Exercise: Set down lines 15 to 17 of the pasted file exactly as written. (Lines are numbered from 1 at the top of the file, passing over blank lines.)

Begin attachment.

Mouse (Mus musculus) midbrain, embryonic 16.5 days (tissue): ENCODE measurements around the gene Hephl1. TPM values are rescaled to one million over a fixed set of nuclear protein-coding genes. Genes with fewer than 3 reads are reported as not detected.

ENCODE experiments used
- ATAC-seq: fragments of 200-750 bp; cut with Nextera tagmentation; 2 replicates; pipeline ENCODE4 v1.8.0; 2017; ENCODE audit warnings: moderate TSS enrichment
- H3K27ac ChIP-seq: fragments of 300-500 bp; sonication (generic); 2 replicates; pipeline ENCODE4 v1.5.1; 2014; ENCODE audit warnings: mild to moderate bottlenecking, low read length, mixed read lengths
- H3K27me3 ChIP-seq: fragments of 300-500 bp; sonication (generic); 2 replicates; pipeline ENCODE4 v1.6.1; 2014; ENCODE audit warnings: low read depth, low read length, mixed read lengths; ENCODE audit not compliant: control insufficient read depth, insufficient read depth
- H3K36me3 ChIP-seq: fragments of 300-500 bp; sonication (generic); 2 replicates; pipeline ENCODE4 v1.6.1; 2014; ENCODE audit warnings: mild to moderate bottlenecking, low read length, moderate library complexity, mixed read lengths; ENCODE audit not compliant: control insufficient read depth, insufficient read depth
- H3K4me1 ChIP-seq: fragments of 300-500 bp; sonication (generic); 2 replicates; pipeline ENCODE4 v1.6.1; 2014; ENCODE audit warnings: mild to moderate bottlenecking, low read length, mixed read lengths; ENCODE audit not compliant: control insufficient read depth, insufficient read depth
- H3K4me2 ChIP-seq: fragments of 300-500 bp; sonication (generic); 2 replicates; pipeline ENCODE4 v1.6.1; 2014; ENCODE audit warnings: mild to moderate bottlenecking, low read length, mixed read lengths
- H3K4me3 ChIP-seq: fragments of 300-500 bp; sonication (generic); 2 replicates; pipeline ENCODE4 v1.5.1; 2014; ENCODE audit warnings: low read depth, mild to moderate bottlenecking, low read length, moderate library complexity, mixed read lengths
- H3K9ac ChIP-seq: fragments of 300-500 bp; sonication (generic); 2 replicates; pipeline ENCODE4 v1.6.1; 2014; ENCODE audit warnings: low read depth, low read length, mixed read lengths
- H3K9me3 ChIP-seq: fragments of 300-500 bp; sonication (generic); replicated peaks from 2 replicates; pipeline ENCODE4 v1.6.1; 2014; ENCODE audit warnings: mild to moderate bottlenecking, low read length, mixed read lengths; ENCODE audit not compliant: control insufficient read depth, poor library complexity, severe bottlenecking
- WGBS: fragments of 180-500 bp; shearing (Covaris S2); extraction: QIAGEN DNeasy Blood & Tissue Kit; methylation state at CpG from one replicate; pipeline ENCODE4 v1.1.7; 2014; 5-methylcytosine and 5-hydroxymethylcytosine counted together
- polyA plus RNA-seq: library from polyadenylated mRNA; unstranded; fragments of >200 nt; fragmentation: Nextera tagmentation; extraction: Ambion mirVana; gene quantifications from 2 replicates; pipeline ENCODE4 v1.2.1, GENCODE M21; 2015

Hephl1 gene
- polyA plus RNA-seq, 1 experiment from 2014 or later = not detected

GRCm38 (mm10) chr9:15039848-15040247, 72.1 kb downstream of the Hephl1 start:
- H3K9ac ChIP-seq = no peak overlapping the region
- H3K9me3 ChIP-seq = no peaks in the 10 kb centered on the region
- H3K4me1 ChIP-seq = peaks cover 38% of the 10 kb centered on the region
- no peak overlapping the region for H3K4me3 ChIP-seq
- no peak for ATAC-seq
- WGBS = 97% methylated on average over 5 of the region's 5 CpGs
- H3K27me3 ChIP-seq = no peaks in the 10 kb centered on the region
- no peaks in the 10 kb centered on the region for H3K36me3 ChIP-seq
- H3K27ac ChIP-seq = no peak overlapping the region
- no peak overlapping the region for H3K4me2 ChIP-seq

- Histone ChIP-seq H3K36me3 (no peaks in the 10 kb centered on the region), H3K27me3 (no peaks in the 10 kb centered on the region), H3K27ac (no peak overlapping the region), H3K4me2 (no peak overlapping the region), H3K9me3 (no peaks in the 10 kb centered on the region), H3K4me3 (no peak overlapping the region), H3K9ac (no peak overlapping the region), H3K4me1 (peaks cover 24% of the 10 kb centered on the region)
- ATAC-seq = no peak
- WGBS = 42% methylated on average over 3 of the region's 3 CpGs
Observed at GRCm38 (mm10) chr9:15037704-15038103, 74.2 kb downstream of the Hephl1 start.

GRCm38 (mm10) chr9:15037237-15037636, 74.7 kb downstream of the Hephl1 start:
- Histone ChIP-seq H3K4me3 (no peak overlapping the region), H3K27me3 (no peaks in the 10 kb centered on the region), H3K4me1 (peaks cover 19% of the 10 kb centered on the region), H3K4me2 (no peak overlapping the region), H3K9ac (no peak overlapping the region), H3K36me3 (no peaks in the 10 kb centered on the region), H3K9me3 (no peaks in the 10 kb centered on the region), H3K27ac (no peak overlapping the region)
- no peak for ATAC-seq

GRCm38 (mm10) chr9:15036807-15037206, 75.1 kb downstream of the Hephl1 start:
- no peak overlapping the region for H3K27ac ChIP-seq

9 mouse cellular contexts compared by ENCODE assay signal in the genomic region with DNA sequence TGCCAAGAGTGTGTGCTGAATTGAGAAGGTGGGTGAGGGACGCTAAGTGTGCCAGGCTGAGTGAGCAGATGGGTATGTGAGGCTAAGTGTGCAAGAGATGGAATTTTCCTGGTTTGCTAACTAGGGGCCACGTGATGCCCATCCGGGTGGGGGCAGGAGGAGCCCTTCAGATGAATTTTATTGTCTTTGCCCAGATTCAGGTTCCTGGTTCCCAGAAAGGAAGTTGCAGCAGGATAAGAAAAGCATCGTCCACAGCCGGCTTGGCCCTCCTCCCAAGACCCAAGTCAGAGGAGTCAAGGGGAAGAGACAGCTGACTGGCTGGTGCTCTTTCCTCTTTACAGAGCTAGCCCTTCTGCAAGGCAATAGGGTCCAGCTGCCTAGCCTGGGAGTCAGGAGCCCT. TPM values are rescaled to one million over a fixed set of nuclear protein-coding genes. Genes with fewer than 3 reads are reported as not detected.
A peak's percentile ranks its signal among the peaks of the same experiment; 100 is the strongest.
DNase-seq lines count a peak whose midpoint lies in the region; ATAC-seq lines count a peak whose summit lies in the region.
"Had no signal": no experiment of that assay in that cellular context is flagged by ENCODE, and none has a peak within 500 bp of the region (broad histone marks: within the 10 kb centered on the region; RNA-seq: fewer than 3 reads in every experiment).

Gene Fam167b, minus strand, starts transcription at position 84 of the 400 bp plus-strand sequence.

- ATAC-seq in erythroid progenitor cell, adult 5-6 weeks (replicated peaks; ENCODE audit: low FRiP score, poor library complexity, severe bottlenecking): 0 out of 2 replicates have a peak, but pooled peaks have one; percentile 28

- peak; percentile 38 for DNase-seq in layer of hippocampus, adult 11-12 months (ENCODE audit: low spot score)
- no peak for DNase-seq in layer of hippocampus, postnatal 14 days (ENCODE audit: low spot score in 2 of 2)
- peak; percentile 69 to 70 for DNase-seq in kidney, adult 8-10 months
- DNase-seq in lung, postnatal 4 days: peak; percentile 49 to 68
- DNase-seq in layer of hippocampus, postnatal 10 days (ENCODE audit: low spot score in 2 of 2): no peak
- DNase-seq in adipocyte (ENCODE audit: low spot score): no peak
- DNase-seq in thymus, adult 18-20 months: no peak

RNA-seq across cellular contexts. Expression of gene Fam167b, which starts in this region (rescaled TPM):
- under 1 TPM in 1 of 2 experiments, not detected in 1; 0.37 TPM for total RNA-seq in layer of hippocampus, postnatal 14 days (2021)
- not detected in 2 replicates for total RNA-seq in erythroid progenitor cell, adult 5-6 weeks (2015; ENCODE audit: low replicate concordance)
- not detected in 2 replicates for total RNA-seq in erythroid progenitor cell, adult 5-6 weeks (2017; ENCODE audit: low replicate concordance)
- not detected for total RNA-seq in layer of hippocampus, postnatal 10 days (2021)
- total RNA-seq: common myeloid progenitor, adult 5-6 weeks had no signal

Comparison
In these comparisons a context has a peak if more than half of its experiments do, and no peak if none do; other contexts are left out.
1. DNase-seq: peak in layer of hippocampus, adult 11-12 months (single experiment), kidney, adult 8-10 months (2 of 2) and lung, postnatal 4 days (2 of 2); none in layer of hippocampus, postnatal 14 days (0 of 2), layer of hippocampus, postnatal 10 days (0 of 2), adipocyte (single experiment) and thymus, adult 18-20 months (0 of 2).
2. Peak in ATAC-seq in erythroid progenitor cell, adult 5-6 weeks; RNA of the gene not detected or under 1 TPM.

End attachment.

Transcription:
- polyA plus RNA-seq, 1 experiment from 2014 or later = not detected

GRCm38 (mm10) chr9:15039848-15040247, 72.1 kb downstream of the Hephl1 start:
- H3K9ac ChIP-seq = no peak overlapping the region